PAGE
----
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YouTube's "Remove a Song" - Wow!

Anyone who has been wasting time reading my drivel on this blog will know that I have been somewhat irritated by the lack of response from YouTube regarding spurious copyright claims on videos. I had given up for a while but felt that I simply couldn't let them get away with it!

Anyone else who has found their way here might be familiar with the copyright claims being slapped on their own videos, and how annoying that can be.
Copyright notices on videos

Copyright claims can have the following effects:
  1. You are unable to monetise your video, or have to share the monetisation with the claimant.
  2. You are forced to have adverts show on your videos when you don't want them.
  3. You may struggle to upgrade your channel to include certain features, such as live broadcasts.
  4. Your video(s) may be blocked altogether in certain regions.

To my delight and amazement I discovered that a fair bit of work has gone into solving the issue:

Notice showing that a piece of copyrighted music has been detected in a video

Two notices showing that two pieces of copyrighted music has been detected in a video

Could it be that easy?

After clicking the remove button

After clicking both remove buttons

Certainly looks like it!

YouTube have, rather quietly, introduced this "Remove a Song" tool to remove the music from your videos without affecting the rest of the audio.

So now we just hit "Save" and let the gremlins cast their magic.

Notice letting you know that it might take a while to remove the song from your video

And when the processing is finished...

Some noticed have been removed from the updated videos
Success! Well, almost. One video failed.

Notice telling you that there was an error when attempting to remove a song from a video

But let's not forget what has happened here: YouTube have managed to remove the music from the video without affecting the rest of the audio. It's very impressive and not something I would know how to do myself. My planned solution was to simply mute parts of the track, but now that isn't necessary. Yes, one failed, but the service is still in beta. Hopefully this will be one of the features that remains on YouTube. Some other features have quietly come and gone with time.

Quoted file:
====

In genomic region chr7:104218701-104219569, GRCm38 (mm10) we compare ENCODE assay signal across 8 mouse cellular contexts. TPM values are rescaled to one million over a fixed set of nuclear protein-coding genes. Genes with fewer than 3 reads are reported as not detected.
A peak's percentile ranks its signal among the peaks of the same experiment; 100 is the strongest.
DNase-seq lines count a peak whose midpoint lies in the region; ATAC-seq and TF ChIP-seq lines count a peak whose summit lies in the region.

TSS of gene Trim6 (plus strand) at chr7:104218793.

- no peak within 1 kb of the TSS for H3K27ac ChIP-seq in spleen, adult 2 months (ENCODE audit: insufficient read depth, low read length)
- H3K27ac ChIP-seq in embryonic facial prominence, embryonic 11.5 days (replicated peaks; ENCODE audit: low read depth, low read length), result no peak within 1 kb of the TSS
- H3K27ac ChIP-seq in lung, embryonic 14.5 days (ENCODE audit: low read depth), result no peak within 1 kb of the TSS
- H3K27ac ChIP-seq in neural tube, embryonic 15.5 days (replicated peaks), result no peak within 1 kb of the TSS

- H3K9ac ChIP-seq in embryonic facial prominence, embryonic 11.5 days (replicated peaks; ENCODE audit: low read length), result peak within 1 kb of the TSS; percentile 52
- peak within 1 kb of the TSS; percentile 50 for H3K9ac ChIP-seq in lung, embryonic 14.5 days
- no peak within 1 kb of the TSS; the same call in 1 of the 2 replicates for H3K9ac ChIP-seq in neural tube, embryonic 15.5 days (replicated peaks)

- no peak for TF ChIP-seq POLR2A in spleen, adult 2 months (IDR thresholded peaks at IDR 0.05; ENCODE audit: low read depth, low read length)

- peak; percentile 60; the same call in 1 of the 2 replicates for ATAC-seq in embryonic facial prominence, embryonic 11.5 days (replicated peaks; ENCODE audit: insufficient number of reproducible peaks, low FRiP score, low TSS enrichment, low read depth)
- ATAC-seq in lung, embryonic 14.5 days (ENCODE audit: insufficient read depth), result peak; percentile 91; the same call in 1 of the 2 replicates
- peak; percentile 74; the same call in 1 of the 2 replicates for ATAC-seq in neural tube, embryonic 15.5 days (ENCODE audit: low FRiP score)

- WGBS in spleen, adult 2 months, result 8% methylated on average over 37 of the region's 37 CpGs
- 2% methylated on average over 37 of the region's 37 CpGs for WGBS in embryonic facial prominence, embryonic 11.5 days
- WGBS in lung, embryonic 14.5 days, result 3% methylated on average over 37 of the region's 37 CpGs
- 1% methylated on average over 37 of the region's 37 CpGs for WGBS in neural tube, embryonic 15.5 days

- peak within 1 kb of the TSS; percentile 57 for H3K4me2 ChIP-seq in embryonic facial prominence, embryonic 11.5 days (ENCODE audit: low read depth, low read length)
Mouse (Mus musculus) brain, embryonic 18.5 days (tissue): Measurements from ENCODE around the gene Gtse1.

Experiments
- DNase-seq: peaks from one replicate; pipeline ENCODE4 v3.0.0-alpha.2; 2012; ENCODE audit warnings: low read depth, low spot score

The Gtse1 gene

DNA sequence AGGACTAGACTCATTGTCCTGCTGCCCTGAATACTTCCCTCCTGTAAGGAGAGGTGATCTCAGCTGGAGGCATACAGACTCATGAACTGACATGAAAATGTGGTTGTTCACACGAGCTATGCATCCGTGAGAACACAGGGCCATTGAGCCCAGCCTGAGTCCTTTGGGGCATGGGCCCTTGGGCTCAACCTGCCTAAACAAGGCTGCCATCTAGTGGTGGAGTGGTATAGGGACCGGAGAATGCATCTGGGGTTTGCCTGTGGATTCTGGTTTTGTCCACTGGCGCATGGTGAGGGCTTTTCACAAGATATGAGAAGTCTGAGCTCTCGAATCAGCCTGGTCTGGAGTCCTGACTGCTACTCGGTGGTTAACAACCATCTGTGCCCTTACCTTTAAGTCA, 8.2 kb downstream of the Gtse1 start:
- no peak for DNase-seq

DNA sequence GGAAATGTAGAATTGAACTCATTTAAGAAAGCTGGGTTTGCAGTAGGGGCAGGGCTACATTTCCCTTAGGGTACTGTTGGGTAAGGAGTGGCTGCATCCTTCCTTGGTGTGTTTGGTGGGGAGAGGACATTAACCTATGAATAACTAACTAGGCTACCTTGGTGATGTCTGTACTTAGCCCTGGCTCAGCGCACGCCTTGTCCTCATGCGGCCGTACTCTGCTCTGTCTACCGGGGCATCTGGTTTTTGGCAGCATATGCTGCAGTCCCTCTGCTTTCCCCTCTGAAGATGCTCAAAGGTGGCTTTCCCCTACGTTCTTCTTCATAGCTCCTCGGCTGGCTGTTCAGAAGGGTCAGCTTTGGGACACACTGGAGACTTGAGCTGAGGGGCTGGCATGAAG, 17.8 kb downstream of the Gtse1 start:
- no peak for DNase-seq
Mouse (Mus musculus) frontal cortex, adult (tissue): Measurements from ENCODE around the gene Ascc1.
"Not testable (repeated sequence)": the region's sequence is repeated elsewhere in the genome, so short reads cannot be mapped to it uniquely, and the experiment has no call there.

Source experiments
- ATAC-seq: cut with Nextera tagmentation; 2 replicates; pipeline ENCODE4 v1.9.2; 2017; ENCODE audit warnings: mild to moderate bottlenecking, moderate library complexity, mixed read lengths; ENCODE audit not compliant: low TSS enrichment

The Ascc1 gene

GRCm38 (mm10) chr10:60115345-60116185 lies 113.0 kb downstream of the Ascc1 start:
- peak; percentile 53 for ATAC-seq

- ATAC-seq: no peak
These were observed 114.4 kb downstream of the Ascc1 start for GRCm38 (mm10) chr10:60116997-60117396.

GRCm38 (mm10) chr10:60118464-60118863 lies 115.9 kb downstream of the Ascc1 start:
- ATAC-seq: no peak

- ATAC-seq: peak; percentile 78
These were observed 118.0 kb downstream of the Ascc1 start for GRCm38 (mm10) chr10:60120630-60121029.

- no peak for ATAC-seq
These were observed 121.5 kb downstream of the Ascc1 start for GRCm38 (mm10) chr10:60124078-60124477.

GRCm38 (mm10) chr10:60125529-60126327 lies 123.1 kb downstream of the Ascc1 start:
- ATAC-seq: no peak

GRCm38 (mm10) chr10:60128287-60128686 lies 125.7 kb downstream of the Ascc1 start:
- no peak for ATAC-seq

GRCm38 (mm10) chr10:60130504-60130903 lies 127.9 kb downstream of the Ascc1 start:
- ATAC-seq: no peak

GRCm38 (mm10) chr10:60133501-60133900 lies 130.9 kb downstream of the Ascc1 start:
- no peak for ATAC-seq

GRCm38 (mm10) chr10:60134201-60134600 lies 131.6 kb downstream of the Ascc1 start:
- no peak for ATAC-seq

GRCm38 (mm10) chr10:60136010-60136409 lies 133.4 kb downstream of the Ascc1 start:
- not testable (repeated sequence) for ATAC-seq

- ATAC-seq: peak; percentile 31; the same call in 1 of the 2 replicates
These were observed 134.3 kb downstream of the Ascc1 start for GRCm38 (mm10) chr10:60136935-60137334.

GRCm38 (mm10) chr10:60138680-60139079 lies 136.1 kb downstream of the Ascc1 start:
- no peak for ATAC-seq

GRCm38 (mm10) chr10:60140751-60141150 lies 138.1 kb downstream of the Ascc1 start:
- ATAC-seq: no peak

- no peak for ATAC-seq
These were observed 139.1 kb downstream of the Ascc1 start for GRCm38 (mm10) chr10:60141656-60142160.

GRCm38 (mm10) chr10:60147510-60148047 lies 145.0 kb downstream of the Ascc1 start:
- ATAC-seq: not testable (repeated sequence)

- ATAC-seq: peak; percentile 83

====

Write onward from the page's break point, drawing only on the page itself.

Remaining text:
Of course if you want to do covers of songs then removing the music probably isn't an option. But that's up to you. In that case you may be able to share the advertising revenue, or simply be given permission from the copyright owner.

My videos no longer have copyright claims against them. Hurrah!

Update: YouTube does NOT listen to copyright claims

Previously I have written about how YouTube does listen to copyright claims and followed it up a year later with how YouTube does NOT listen to copyright claims. Confusing, I know. To make sense of it all I recommend reading those posts, if you're interested in that sort of thing.

I have had to do a lot of research on this damned problem to fight the copyright claims on my videos, which I really shouldn't have to do. They don't even receive that many hits but the lack of response pissed me off. I think I have found an answer on how these wallies came to their conclusion.